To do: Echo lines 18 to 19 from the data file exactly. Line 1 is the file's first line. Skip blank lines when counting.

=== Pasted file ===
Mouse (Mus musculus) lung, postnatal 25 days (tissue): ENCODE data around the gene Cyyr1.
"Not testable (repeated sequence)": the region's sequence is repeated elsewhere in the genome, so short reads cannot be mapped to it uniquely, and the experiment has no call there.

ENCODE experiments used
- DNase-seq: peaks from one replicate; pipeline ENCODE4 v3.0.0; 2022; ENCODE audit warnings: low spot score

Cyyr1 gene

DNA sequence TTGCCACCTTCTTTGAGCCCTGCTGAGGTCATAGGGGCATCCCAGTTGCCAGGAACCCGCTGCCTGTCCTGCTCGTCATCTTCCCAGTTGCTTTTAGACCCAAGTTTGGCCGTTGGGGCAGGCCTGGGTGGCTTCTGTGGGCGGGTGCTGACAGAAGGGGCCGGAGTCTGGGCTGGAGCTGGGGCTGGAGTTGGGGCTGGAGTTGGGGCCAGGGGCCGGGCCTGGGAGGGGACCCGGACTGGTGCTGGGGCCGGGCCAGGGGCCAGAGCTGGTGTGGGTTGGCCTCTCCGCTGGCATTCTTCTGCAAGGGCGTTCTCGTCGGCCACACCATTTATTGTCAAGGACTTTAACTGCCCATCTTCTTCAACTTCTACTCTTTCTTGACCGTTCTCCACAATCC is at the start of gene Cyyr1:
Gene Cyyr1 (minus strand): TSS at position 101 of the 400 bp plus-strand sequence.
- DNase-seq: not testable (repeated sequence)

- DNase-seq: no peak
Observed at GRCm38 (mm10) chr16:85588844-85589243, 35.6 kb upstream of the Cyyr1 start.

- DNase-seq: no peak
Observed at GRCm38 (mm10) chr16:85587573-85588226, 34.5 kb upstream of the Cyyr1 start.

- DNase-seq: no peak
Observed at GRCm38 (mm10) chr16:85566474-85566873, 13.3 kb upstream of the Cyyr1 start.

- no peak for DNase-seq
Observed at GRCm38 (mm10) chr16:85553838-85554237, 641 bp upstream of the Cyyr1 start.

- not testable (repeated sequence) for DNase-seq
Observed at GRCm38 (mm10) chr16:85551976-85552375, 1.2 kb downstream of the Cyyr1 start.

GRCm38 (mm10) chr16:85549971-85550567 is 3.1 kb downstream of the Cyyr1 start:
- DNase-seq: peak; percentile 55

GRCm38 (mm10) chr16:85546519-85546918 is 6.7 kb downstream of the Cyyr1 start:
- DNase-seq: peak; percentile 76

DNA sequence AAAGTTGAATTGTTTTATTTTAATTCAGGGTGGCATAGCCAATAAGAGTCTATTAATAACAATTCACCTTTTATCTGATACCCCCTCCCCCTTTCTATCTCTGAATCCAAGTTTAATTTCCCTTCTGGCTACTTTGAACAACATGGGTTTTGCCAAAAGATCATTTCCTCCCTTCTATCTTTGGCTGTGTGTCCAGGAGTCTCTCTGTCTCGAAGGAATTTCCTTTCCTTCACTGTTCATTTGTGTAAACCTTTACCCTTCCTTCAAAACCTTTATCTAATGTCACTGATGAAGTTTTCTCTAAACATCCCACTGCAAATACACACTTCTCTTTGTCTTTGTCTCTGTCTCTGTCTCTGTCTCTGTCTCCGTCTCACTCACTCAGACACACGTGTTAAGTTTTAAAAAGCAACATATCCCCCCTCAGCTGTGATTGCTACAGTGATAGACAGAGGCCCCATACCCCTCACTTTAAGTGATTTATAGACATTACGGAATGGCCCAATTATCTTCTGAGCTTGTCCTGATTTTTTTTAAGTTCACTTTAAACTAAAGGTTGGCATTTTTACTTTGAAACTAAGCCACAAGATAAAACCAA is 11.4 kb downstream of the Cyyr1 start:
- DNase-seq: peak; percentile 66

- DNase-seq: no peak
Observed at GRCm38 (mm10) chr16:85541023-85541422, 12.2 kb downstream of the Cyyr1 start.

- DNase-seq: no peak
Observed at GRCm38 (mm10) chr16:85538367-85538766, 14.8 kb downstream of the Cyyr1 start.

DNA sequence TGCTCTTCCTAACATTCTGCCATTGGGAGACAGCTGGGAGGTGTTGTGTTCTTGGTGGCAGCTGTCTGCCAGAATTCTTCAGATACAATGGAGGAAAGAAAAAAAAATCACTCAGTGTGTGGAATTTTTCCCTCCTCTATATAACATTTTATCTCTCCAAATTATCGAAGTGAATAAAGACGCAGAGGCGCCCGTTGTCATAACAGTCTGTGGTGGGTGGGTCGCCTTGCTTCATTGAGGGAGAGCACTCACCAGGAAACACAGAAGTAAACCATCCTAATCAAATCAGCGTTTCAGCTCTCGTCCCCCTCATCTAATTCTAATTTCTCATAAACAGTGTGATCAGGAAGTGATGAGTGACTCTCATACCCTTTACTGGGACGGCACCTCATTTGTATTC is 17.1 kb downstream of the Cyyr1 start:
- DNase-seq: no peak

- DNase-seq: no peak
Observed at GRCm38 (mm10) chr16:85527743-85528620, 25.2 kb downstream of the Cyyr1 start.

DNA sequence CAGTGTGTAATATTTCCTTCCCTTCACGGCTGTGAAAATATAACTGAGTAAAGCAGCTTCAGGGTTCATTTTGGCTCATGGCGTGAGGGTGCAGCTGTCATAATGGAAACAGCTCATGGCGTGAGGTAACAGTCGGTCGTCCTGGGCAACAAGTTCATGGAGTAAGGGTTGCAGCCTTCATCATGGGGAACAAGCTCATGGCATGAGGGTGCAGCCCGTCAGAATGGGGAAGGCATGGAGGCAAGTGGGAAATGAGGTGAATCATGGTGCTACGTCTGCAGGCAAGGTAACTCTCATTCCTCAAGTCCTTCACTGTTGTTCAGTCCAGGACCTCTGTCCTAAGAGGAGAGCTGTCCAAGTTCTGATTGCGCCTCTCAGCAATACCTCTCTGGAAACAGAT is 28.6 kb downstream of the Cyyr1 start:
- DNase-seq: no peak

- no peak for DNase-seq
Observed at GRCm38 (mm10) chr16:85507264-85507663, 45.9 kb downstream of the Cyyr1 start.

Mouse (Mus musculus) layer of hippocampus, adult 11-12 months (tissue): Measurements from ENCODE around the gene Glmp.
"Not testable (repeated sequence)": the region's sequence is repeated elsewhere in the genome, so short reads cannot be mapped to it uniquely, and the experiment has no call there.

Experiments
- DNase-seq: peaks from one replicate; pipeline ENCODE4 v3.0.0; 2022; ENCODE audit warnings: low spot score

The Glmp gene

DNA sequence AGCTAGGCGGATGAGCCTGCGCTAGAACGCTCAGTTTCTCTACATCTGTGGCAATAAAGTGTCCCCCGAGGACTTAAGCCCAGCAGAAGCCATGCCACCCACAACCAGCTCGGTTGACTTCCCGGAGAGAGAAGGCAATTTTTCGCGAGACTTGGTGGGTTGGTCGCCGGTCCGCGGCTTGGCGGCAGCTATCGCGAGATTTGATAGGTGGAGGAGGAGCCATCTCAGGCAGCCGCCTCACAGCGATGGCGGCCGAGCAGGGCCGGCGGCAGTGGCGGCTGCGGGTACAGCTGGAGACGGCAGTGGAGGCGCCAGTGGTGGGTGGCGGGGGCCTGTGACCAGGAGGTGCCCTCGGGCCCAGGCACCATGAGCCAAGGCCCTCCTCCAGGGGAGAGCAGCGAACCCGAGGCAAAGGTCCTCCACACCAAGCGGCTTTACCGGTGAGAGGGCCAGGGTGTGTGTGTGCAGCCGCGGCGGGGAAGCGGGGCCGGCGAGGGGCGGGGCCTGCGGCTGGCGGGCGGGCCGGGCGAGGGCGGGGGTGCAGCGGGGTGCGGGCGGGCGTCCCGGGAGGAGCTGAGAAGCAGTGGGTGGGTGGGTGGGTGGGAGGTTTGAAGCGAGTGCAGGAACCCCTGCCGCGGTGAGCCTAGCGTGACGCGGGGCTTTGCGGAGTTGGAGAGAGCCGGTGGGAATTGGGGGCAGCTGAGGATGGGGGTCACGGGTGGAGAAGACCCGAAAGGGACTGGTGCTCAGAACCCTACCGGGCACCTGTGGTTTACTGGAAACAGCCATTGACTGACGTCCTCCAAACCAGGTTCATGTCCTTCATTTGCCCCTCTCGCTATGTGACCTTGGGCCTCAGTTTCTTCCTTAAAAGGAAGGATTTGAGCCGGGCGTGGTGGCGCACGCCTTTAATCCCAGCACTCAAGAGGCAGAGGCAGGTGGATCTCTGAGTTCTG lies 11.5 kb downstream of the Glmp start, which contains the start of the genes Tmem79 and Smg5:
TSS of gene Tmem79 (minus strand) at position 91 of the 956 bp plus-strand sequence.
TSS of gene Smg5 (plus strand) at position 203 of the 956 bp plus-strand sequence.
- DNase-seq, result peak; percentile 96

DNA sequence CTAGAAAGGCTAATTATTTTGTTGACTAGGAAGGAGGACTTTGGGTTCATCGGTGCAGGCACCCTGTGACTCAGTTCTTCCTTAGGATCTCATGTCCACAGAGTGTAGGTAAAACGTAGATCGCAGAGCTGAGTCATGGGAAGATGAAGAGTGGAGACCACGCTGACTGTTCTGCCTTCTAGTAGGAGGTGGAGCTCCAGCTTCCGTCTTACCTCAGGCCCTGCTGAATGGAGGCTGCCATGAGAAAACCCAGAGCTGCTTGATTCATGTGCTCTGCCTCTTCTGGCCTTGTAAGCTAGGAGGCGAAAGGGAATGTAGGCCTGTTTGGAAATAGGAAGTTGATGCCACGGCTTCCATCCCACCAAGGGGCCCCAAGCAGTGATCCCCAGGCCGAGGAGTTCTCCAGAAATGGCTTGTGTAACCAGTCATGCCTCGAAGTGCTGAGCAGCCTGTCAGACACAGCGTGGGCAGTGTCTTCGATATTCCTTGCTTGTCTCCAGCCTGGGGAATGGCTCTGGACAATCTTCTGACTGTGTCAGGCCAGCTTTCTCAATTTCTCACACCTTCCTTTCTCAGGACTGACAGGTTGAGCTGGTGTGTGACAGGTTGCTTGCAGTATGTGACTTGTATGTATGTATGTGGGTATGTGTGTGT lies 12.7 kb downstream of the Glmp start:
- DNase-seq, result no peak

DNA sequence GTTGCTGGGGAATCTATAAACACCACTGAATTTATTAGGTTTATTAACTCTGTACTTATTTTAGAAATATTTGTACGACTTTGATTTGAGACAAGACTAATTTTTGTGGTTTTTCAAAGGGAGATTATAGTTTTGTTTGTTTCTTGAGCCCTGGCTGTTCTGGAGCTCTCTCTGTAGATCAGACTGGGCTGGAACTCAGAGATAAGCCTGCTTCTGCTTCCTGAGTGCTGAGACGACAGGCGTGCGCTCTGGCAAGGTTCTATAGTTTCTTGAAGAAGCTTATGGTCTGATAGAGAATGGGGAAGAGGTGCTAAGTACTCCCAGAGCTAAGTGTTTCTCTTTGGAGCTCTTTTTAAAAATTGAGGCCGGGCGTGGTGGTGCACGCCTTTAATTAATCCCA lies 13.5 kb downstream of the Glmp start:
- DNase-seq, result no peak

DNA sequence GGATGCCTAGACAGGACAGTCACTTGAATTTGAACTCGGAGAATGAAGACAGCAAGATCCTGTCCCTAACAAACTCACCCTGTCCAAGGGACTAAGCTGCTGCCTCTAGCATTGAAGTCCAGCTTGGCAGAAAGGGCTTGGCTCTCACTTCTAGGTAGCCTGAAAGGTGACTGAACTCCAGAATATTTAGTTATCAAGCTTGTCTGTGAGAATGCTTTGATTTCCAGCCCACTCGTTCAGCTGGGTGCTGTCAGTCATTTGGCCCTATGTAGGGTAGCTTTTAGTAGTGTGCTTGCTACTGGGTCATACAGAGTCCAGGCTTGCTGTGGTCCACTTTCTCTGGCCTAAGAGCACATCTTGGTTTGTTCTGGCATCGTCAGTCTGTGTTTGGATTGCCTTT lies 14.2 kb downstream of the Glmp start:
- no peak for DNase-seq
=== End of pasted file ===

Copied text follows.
Observed at GRCm38 (mm10) chr16:85551976-85552375, 1.2 kb downstream of the Cyyr1 start.

GRCm38 (mm10) chr16:85549971-85550567 is 3.1 kb downstream of the Cyyr1 start: